Popcorn Frights 2023: Puzzle Box, T Blockers, Subject

Image courtesy of Popcorn Frights

Popcorn Frights is one of those film festivals that always delivers. Nearly 10 years ago Popcorn Frights slashed their way into the festival scene with an audience of around 400. Now, they have proudly welcomed prestigious theatrical distributors like A24, IFC, and Oscilloscope to name a few [of my favorites]. Idiotically, I almost missed the cutoff for press credentials for Popcorn Frights 2023, but thankfully a divining essence saved me from my misery. The lineup for this year’s fest has a few films I have been anticipating for a few festivals and a few new names that caught my attention immediately.

The first few films I want to talk about run the genre gamut. First, we take get trapped in a labyrinthine house in the woods. From there we take a dip down unda with one of the most politically poignant boundary-pushing zombie films in recent times. Finally, we get thrown into an experimental prison, forced to study a being from out of this world.

Puzzle Box

Written and Directed by Jack Dignan

A nigh vision image of a camera facing down a set of stairs while a woman looks up at the camera
Image courtesy of Popcorn Frights

When the screaming starts, it doesn’t stop. Literally. Puzzle Box takes us on a self-reflective journey of two sisters who find themselves in an exquisite house deep in the woods. Recovering addict Kait (Kaitlyn Boyé) relents when her sister Olivia (Laneikka Denne) offers to self-rehab in the woods. It’s clear rehab clinics aren’t working for Kait, so Olivia has hopes that this method might just help her sister after all.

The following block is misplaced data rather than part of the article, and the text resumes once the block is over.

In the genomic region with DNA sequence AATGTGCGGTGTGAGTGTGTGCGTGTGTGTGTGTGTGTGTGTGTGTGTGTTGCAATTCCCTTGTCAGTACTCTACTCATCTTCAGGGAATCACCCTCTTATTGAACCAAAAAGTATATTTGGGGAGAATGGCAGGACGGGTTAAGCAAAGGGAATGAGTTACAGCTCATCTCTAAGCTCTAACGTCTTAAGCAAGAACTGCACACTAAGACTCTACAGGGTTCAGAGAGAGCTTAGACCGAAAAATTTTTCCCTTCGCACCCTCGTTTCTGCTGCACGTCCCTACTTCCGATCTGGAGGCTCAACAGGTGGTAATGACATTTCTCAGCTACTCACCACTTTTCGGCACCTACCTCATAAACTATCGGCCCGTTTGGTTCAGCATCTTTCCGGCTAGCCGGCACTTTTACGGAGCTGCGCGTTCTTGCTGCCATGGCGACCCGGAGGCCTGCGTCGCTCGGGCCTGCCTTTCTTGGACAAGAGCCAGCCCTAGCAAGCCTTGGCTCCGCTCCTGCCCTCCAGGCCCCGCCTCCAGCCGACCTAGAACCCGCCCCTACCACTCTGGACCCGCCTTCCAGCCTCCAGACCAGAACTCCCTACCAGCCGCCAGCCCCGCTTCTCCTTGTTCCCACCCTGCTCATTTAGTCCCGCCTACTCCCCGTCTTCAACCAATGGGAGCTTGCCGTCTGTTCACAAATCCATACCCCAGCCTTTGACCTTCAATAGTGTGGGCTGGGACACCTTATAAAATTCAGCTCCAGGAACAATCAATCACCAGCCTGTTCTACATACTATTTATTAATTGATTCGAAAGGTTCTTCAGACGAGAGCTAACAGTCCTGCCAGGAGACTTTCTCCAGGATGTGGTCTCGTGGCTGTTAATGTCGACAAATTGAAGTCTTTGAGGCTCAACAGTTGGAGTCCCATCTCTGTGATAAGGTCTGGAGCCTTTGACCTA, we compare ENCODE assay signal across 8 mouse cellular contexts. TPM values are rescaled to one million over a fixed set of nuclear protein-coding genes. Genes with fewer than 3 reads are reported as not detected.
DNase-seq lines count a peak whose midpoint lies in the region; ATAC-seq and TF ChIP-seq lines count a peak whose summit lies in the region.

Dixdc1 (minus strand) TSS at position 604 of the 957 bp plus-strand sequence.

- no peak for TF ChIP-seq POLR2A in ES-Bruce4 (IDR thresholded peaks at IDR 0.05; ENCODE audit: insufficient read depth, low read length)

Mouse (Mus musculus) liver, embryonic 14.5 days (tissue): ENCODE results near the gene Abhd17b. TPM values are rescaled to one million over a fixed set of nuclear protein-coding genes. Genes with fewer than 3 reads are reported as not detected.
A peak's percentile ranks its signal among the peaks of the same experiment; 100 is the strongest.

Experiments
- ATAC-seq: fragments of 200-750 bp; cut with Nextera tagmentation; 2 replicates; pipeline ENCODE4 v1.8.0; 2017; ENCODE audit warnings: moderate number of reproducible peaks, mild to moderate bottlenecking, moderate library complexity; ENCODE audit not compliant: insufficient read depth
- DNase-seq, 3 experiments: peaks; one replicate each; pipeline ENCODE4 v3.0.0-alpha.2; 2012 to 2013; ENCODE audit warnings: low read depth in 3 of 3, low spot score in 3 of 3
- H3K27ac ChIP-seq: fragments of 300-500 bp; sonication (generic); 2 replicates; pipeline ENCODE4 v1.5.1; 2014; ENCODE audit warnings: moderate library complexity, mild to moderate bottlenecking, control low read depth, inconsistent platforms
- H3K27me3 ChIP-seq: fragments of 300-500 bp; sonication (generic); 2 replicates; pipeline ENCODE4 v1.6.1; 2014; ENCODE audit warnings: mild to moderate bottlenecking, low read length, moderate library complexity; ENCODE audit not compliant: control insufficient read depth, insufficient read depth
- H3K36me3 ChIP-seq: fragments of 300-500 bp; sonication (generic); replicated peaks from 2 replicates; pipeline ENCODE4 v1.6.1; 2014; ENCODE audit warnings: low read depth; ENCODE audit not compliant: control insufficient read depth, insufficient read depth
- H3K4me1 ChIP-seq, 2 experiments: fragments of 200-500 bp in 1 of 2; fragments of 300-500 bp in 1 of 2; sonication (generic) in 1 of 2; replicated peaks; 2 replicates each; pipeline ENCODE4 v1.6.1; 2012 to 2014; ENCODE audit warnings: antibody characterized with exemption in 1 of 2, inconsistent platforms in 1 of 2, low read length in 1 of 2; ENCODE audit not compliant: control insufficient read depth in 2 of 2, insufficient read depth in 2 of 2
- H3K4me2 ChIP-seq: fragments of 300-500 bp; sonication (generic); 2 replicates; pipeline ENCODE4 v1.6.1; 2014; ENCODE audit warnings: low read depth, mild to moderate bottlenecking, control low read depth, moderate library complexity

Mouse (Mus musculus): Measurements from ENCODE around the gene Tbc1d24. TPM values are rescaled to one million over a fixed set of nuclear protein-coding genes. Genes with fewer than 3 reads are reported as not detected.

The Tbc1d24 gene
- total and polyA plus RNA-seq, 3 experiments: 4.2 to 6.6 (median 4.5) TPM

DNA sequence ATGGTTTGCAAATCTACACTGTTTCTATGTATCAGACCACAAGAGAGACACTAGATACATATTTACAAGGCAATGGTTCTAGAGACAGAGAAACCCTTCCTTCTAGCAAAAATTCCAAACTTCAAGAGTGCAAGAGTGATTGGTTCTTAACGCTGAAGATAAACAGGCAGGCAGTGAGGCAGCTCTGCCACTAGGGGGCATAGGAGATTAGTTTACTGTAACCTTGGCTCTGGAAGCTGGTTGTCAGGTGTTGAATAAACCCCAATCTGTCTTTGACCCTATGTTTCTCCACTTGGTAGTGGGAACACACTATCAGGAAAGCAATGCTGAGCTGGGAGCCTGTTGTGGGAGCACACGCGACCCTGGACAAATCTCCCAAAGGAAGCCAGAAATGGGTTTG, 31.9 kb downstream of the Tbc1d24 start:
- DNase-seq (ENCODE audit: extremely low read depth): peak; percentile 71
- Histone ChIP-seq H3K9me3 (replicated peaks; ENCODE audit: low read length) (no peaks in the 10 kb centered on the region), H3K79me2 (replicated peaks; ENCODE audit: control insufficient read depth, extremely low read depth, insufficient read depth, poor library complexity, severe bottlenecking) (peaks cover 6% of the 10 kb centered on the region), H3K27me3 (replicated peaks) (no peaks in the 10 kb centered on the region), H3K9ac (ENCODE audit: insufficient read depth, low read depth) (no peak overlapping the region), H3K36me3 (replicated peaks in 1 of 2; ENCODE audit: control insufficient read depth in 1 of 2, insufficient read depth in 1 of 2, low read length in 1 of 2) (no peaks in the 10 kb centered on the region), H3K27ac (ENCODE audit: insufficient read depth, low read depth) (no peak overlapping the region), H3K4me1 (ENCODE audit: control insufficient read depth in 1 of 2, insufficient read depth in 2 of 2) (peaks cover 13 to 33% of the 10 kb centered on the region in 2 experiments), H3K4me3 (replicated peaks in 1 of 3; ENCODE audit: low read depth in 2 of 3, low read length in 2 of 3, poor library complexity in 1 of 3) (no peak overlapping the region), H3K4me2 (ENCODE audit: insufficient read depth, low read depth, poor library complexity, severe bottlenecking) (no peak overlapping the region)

Puzzle Box is a liminal existential horror film that takes the viewer on a trip through hell and back. While liminal horror isn’t a new idea, films like Skinamarink and The Outwaters have shown how stepping outside the box for horror has positive consequences. Puzzle Box isn’t trying to be the next Skinamarink, but I truly think Skinamarink has paved the way for films like this. Dignan’s screenplay does leave a bit to be desired, as it seems as if at least 45% of the script says “screaming woman chases Kait through the house.” There is a compelling story here, and if you stick it out for the entire ride you will be satisfied with the ending. Very rarely does horror like this give you a specific answer, even if it’s the answer you didn’t know that you were looking for.

While there was more I wanted from the script, Dignan’s direction really shines through this film. The camera work is paramount in a film like this, and putting the camera in our character’s hands adds credence to its true horror. Olivia’s plan to keep the camera rolling in hopes to force Kait to stick to the rehab is a great idea. When conceiving a found footage film you must give the audience a reason as to why the camera continues to roll, and Dignan found a great way to do so.

My misophonia triggers with the usual sounds like open-mouth chewing and slurping, but one of my biggest triggers is screaming. Which in hindsight is weird for a horror fan. I need my screams to be there for maybe 10-15 seconds, and anything longer than that I start to get incredibly uncomfortable. Not like spooky uncomfortable, it’s more of a twitching in my seat, tapping my foot, starting to get angry type of uncomfortable. There is a large portion of this film that revolves around a screaming woman and it really started to become too much after a while. That’s just a personal thing though, and by the end of the film, I was content enough with the rest of the film that I could look past it.